Laurel Mill Playhouse Black CoffeeBy Laura & Mike Clark • Mar 29th, 2011 • Category: Reviews
Laurel Mill Playhouse
Laurel Mill Playhouse, Laurel, MD
Through April 3rd
2:45 with two intermissions
$13/$10 Students, Seniors, Military
Reviewed March 26th, 2011
Black Coffee is the first play written by Agatha Christie. Taking place in 1930, a physicist comes up with a formula for the hydrogen bomb, but during a family gathering the physicist is murdered and the formula is stolen. In typical Christie fashion the writer keeps you guessing and, at points, chortling over the humor in this Christie whodunit.
Sir Claud Armory (Brian Binney) entered the stage with a commanding yet preoccupied air, typical of an intelligent man. Binney’s anger was real and very evident on his scowling face as he locked everyone in the room to demand the stolen formula be returned. Members of his family, household staff, and co-workers are all potentially the thief. Sir Claud has called his friend, Inspector Hercule Poirot, to the house to help find the missing formula. Unfortunately for Sir Claud, Poirot arrives a bit too late.
The suave, unruffled Poirot, played by Larry Simmons, quickly took control of the situation and left no stone unturned as he sought to catch a killer and thief. Simmons’ simple and direct questions were in stark contrast to the more excitable Captain Arthur Hastings O.B.E., played by Richard Atha-Nichols. A real gung-ho character who always seemed to jump to the wrong conclusion, but was willing to keep on trying for the sport of it. He was a good balance to the more sedate Simmons.
Since none of the family was quite what they seemed, with hidden pasts and potentially ruinous secrets, the cast worked well to keep the audience guessing. Lucia Armory, husband to Richard Armory, was an emotional wreck. Many tears were supposedly shed as the poor woman (played by Belle Constantine) she seemed to only be able to tell the truth to Inspector Poirot, who kept her dark past safe. Spunky and cynical Barbara Armory had her cap set for Sir Arthur Hastings and the two of them made a good believable team as they seemed to continually have a need to “check out the gardens.”
With a cast of twelve there were times when the small space seemed crowded. Black Coffee was a show with a lot of sitting and talking which was fine, if not a bit boring at times as Poirot questioned everyone in great detail, if you were seated in the front row, but the farther back from the stage the view had the potential to become obstructed when the actors entered and sat down. The accents were also not very consistent. Poirot kept his French accent pretty well. There were some others that managed the English upper crust dialect, but others did not even try. Set Designer and director Mark T. Allen made good use of entrances and exits to allow for a comedic touch that proved useful in the end. The set was also well maintained and period appropriate.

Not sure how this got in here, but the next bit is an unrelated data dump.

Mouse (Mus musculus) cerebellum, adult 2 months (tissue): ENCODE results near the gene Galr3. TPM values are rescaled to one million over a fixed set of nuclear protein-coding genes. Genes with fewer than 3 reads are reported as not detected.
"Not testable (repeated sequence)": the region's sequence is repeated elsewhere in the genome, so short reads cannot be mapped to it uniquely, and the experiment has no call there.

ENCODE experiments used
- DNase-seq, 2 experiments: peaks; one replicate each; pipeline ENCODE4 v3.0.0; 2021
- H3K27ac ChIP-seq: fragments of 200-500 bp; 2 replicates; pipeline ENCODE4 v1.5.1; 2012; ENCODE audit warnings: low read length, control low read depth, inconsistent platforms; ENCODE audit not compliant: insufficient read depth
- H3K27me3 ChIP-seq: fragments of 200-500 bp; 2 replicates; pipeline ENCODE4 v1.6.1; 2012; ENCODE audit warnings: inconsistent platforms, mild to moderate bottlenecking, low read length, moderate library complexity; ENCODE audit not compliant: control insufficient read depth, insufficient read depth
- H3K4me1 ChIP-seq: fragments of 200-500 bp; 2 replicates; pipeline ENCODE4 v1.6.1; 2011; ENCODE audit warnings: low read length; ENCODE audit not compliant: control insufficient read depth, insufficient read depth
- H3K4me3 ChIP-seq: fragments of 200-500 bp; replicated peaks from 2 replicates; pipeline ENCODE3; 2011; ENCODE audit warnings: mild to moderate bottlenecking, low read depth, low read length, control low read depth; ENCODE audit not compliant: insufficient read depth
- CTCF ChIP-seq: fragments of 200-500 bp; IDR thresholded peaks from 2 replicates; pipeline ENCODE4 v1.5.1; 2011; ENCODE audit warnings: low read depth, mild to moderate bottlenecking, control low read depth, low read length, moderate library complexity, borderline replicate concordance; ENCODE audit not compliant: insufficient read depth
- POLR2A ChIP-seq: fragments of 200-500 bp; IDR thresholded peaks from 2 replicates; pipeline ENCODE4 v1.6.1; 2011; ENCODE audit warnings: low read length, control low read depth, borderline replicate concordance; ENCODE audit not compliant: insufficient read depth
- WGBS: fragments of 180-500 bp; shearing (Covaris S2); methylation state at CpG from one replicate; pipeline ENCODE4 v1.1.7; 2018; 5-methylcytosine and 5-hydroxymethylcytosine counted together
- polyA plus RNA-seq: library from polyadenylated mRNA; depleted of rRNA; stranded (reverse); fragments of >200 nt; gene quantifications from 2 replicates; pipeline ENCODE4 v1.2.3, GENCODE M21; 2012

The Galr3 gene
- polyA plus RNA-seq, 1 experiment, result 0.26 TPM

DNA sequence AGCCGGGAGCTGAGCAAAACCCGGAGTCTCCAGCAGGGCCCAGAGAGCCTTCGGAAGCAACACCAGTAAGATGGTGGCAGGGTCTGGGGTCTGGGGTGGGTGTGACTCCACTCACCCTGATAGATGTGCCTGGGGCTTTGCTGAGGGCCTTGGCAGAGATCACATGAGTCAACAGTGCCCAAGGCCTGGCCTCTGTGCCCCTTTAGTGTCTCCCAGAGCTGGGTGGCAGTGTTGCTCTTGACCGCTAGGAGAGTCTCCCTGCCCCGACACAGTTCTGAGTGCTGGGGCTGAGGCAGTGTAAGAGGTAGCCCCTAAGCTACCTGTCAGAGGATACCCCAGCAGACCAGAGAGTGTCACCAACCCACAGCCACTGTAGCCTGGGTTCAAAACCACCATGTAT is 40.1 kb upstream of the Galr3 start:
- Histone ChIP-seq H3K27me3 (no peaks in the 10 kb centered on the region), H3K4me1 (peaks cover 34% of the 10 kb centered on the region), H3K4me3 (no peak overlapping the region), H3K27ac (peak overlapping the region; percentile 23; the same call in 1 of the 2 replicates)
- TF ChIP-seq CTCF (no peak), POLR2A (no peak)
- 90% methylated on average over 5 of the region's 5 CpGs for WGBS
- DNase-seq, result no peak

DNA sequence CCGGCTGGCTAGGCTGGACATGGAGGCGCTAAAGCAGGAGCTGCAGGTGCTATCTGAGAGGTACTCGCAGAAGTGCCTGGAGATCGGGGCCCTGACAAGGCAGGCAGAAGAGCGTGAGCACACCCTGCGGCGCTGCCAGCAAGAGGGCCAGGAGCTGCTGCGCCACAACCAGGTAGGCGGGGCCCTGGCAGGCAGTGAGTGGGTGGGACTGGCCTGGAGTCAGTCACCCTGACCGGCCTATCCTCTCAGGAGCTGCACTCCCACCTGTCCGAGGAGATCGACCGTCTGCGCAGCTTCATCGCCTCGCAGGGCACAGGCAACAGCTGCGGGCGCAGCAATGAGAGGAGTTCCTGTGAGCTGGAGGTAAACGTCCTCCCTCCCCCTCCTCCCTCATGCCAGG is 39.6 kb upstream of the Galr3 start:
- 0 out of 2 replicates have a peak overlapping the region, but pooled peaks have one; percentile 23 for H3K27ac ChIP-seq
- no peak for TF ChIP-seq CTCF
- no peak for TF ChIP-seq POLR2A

This inaugural Agatha Christie mystery will keep you guessing until the end.
Directing an Agatha Christie mystery is always a challenge. It takes a true team effort to properly present all the red herrings she plants throughout the story, as well as the true clues to the mystery, without telegraphing anything. At the same time, keeping in mind that a not insignificant portion of the audience is familiar with the story and is watching to see how well we present Dame Agatha’s misdirections, and finding ways to bring out all the humorous touches she sprinkles throughout her tales.
Black Coffee is the first play Dame Agatha wrote, as a result of her being dissatisfied with someone else’s adaptation of one of her novels. True aficionados will undoubtedly see elements she borrowed from her earlier novels, which probably explains why she never adapted it into a prose work. Nevertheless it stands out well on its own. Hope you enjoy.
Photo provided by Laurel Mill Playhouse
- Tredwell: Bernie Noeller
- Lucia Armory: Belle Constantine
- Miss Caroline Armory: Maureen Rogers
- Richard Armory: Jeff Mocho
- Barbara Armory: Dana Medford
- Edward Raynor: Korry Twitt
- Dr. Carelli: Steve Izant
- Sir Claud Armory: Brian Binney
- Hercule Poirot: Larry Simmons
- Captain Arthur Hastings, O.B.E: Richard Atha-Nicholls
- Dr. Graham: Doug Silverman
- Inspector Japp: Bernie Noeller
- Johnson: Calvin DaSilva
- Director: Mark T. Allen
- Producer: Maureen Rogers
- Stage Manager: Lori Bruun
- Lights and Sound Operators: Lori Bruun, Diana Simmons, Maya Taylor
- Set Design: Mark T. Allen, Michael Hartsfield
- Light/Sound Design: Mark T. Allen
- Set Construction: Mark T. Allen, Lori Bruun, John Martin, Dwight Sullivan
- Set Painting/Set Dressing: Mark T. Allen, Lori Bruun, Anne Hull
- Costumes: Mark T. Allen and Cast
- Hair/Make-Up: Larry Weidman and Cast
- Properties: Mark T. Allen, Lori Bruun, Diana Simmons, Larry Simmons
- Poster: Maureen Rogers
- Program/publicity: Maureen Rogers
- Head Shot Photos/Post Cards: Brian Binney
- Box Office, Reservations & Concessions: Nedret Constantine, Julie Rogers, Maureen Rogers
- Webmaster: John Cholod
Disclaimer: Laurel Mill Playhouse provided two complimentary media tickets to ShowBizRadio for this review.
This article can be linked to as: http://washingtondc.showbizradio.com/goto/6349.
Laura & Mike Clark started ShowBizRadio in August 2005 because they love live theater. They each have both performed in and worked behind the scenes in DC area productions, as well as earned a Career Studies Certificate in Theater from Northern Virginia Community College. Mike & Laura are each members of the American Theatre Critics Association, and Mike is a member of the Online News Association.